This past week on KREM Radio, the lady Sandra Coye opined that there is presently an urgent need in Belize for a conversation on race. For whatever the reason(s), she did not mention that there had been such a conversation in 2003 when a Belize Black Summit was held at the Biltmore Hotel. (That summit was organized by the UBAD Educational Foundation and the World Garifuna Organization.)
Economic and sociological catastrophe has been visited upon the descendants of slaves who live mostly in Belize’s population center – Belize City. The political contradiction of our situation lies in the fact that for the last twelve years the Government of Belize has been dominated by a Prime Minister and several other Cabinet Ministers who are area representatives for the aforementioned, largely Black, Belize City.
In order to understand what has happened, the matter of class has to be introduced into the conversation. The original People’s United Party (PUP), established in 1950, was considered Black. When Rt. Hon. George Price replaced Leigh Richardson as PUP Leader in 1956 in a “palace coup,” there was a feeling in some quarters that the PUP had now gone Latin, because Mr. Philip Goldson was ousted along with Mr. Richardson from PUP leadership.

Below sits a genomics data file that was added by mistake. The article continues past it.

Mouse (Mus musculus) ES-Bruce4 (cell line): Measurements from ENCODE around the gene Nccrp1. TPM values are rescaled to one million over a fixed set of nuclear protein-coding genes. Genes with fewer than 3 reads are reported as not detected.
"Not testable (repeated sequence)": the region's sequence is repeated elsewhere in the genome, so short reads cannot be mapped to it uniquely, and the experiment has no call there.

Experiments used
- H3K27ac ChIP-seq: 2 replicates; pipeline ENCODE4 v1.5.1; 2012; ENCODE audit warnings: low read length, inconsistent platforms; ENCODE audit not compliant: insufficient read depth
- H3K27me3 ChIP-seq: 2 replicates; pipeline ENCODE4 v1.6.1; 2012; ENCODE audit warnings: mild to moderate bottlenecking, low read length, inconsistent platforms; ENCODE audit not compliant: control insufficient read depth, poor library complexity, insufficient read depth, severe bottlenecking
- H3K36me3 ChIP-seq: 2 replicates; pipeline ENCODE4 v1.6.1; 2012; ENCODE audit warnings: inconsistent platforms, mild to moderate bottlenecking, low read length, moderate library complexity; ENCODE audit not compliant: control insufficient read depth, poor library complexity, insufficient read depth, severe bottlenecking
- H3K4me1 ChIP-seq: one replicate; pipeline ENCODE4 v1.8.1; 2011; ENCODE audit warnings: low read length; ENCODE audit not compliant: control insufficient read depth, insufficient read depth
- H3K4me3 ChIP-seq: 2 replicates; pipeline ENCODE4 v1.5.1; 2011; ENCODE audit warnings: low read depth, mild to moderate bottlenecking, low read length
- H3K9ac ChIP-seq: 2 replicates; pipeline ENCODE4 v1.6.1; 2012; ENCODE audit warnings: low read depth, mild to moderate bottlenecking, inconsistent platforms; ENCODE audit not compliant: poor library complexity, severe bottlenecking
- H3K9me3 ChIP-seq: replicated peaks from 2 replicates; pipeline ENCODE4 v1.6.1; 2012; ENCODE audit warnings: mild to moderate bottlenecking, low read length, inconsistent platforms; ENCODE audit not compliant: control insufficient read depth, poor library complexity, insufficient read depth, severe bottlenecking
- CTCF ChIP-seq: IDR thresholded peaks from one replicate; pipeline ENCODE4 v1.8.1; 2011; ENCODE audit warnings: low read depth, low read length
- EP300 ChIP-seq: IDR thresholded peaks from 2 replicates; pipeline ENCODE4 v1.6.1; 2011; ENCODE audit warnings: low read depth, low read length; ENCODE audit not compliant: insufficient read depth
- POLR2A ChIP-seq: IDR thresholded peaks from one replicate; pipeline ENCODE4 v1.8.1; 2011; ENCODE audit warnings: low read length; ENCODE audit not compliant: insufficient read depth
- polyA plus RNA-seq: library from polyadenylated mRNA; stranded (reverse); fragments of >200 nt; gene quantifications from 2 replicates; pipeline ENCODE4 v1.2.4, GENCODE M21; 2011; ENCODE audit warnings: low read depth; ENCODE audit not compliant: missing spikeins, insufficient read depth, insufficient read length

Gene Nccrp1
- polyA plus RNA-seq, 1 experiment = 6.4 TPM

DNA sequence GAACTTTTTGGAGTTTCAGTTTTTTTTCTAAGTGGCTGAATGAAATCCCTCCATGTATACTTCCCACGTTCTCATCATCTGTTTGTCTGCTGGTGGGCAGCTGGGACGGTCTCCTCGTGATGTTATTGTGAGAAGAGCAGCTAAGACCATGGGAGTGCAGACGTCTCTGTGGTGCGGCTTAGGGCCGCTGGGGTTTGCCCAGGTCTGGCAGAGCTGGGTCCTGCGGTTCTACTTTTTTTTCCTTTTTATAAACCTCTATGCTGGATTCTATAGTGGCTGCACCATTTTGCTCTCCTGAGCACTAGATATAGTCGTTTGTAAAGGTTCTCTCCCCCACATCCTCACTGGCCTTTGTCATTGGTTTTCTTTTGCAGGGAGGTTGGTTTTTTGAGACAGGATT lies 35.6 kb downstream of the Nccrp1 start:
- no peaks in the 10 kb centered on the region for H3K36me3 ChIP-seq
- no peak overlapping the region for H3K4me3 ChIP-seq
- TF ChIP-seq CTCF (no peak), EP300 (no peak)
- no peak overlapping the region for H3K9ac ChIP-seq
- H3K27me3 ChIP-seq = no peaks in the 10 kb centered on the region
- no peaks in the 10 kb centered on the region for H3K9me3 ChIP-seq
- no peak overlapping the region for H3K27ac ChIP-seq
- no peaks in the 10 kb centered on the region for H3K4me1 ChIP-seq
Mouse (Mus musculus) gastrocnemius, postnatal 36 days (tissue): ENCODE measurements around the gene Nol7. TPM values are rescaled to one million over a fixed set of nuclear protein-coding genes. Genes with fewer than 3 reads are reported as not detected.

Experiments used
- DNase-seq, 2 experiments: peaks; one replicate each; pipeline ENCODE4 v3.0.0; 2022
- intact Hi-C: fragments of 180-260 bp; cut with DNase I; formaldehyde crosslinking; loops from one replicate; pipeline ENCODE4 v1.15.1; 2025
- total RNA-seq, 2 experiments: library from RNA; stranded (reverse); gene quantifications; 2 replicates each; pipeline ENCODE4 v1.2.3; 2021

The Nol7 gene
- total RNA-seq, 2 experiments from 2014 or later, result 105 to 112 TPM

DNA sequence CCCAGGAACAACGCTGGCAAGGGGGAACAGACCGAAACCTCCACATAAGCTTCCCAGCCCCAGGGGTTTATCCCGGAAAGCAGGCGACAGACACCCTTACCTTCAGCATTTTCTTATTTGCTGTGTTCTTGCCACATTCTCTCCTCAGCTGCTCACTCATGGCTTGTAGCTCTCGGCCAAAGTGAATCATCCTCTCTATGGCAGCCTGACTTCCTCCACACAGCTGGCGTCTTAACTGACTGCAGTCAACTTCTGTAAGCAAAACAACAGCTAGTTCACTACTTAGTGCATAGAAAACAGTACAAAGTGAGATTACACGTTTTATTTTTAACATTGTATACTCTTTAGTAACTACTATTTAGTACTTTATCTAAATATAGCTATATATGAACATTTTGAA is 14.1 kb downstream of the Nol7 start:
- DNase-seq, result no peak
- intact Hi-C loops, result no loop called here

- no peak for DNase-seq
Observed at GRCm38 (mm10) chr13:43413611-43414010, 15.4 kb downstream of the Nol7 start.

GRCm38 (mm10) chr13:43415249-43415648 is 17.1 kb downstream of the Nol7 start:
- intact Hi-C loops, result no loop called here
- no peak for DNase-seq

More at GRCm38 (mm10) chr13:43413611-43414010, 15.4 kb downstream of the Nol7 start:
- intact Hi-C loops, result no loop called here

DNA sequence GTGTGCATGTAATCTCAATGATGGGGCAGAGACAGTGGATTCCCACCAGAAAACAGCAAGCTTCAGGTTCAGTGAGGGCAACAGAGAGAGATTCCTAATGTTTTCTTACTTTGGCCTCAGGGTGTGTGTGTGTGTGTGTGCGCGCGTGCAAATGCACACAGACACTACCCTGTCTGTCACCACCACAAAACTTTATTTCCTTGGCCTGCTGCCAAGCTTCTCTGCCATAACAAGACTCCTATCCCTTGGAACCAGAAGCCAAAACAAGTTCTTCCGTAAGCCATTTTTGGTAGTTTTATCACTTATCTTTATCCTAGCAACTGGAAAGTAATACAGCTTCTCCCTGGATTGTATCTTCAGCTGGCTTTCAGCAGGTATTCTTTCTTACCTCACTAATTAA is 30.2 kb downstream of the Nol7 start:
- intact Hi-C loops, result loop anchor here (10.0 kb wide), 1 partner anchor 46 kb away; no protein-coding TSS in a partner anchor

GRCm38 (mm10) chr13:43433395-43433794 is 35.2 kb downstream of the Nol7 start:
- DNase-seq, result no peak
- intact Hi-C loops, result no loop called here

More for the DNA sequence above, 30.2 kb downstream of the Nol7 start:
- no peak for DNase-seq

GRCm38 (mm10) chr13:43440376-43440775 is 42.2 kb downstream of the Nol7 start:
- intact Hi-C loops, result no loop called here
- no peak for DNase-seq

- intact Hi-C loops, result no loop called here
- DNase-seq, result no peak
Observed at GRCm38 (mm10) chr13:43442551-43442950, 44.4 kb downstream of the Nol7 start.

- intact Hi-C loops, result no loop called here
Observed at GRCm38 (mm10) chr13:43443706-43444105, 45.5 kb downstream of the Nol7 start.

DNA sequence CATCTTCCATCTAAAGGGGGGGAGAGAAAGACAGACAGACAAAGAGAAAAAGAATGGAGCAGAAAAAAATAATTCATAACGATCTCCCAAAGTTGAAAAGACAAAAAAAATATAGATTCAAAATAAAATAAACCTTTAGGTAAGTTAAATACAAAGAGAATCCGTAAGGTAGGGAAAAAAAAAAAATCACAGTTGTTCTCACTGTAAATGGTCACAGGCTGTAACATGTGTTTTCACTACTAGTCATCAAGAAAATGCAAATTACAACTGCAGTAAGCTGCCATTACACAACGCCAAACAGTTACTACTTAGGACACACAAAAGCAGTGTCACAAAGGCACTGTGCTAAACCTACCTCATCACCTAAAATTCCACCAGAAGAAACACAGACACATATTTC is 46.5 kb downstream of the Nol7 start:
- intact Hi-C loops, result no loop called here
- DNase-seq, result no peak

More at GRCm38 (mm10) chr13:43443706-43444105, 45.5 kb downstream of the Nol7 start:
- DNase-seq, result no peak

So that, when Richardson and Goldson formed the Honduran Independence Party (HIP) in 1957, there was the possibility of an ethnic type of political rivalry emerging in Belize (then British Honduras) which we have seen in both Guyana and Trinidad, from the 1950s in Guyana and a bit later in Trinidad. But it did not happen in Belize as it did in Guyana and Trinidad, because the working class blacks of Belize remained loyal to the PUP under Mr. Price.
Yes, the middle class Blacks, as specifically organized in the Public Service Union (PSU), became the base of the Opposition National Independence Party (NIP), under the leadership of Mr. Goldson after 1961.
There was no discourse on ideology back in those days. (Guatemala was the hot topic.) No one here had ever heard about neoliberalism, as such, in Belize in the 1950s and 1960s. We had a sense of the enormous power of the British company, Belize Estate and Produce Company (BEC), but the economy in Belize City was being taken over by businesses involved in importing products, primarily canned and processed foods, from abroad. This import commission world was ruled by the Santiago Castillo group of companies. It was a “buy and sell” world, and it was highly profitable for the merchant class. But, the masses of Belize City people were quite poor.
It was said that BEC and the San Cas companies were financial supporters of the NIP under Mr. Goldson in the 1960s, but Mr. Goldson had come out of the trade union movement in Belize, which is to say, he had a roots consciousness. His newspaper, The Belize Billboard, made enough money for Mr. Goldson to be financially independent.